[24]  Watson, A., Timperio, A., Brown, H., Best, K. and Hesketh, K.D. “Effect of classroom-based physical activity interventions on academic and physical activity outcomes: A systematic review and meta-analysis,” The International Journal of Behavioral Nutrition and Physical Activity, 14 (1), 114, 2017.
[25]  Levine, J.A. “Sick of sitting,” Diabetologia, 58 (8), 1751-1758. 2015.
[26]  Creswell, J.W. Educational Research: Planning, Conducting, and Evaluating Quantitative and Qualitative Research. (Fourth.), Boston, Pearson, 2011.
[27]  Elies, S. “Performance analysis of commercial accelerometers: A parameter review,” Sensors & Transducers, 193 (10), 179-190, 2015.
[28]  Lee, J.A., Williams, S.M., Brown, D.D. and Laurson, K.R. “Concurrent validation of the actigraph gt3x+, polar active accelerometer, omron HJ-720 and yamax digiwalker SW-701 pedometer step counts in lab-based free living settings,” Journal of Sports Sciences, 33 (10), 991-1000, 2015.
[29]  Gopher, (2015). FITStep Pro uploadable pedometers. Retrieved from
[30]  Galetta, A. Mastering the semi-structured interview and beyond: From research design to analysis and publication. New York, NY: NYU Press, 2013.
[31]  Corbin, J. and Strauss, A. “Grounded theory research: Procedures, canons, and evaluative criteria,” Qualitative Sociology, 13 (1), 3-19, 1990.
[32]  Tudor-Locke, C., Johnson W.D. and Katzmarzyk, P.T. “Accelerometer-determined steps per day in US adults,” Medicine & Science in Sports & Exercise, 41 (7), 1384-1391, 2009.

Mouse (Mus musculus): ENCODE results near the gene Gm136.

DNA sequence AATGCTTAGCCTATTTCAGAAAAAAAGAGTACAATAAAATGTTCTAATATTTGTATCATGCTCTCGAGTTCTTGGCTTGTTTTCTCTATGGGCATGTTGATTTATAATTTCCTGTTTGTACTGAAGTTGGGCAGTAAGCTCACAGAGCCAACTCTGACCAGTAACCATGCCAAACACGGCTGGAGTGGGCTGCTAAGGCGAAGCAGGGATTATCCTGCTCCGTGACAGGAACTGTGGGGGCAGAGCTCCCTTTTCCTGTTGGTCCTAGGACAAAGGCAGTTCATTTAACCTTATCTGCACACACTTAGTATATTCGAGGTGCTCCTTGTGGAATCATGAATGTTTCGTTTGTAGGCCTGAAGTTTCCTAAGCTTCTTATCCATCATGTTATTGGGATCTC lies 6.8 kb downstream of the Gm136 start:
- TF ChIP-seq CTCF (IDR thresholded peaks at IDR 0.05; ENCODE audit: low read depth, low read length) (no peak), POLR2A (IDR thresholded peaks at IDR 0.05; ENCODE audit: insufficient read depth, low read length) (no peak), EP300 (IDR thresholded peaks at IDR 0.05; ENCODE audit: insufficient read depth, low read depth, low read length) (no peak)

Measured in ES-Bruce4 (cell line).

[33]  Galvin, R. “How many interviews are enough? Do qualitative interviews in building energy consumption research produce reliable knowledge?,” The Journal of Building Engineering, 1, 2-12, 2015.
[34]  Glaser, B.G. and Strauss, A. The Discovery of Grounded Theory: Strategies for Qualitative Research. New York: Aldine De Gruyter, 1967.
[35]  Benes, S., Finn, K.E., Sullivan, E.C. and Yan, Z. “Teachers’ perceptions of using movement in the classroom,” The Physical Educator, 73 (1), 110-135, 2016.
[36]  Hall, T.J., Little, S. and Heidorn, B.D. “Preparing classroom teachers to meet students’ physical activity needs,” Journal of Physical Education, Recreation and Dance, 82 (3), 40-52, 2011.
[37]  Glapa, A., Grzesiak, J., Laudanska-Krzeminska, I., Chin, M., Edginton, C.R., Mok, M. and Bronikowski, M. “The impact of brain breaks classroom-based physical activities on attitudes towards physical activity in Polish school children in third to fifth grade,” International Journal of Environmental Research and Public Health, 15 (2), 368-379, 2018.
[38]  Bailey, R., Hillman, C., Arent, S. and Petitpas, A. “Physical activity: An underestimated investment in human capital?,” Journal of Physical Activity and Health, 10 (3), 289-308, 2013.
[39]  Parks, M., Solmon, M. and Lee, A. “Understanding classroom teachers’ perceptions of integrating physical activity: A collective efficacy perspective,” Journal of Research in Childhood Education, 21(3), 316-328, 2007.
[40]  McMullen, J.M., Martin, R., Jones, J. and Murtagh, E.M. “Moving to learn Ireland- Classroom teachers’ experiences of movement integration,” Teaching and Teacher Education, 60, 321-330, 2016.
[41]  Morgan, P.J. and Hansen, V. “Classroom teachers’ perceptions of the impact of barriers to teaching physical education on the quality of physical education programs,” Research Quarterly for Exercise and Sport, 79 (4), 506-516, 2008.
[42]  Goh, T.L., Hannon, J. C., Newton, M., Webster, C., Podlog, L. and Pillow, W. “I’ll squeeze it in: Transforming preservice teachers’ perceptions toward movement integration in schools,” Action in Teacher Education, 35 (4), 286-300, 2013.
[43]  Wadsworth, D. D., Robinson, L.E., Beckham, K. and Webster, K. “Break for physical activity: Incorporating classroom-based physical activity breaks into preschools,” Early Childhood Education Journal, 39 (6), 391-395, 2012.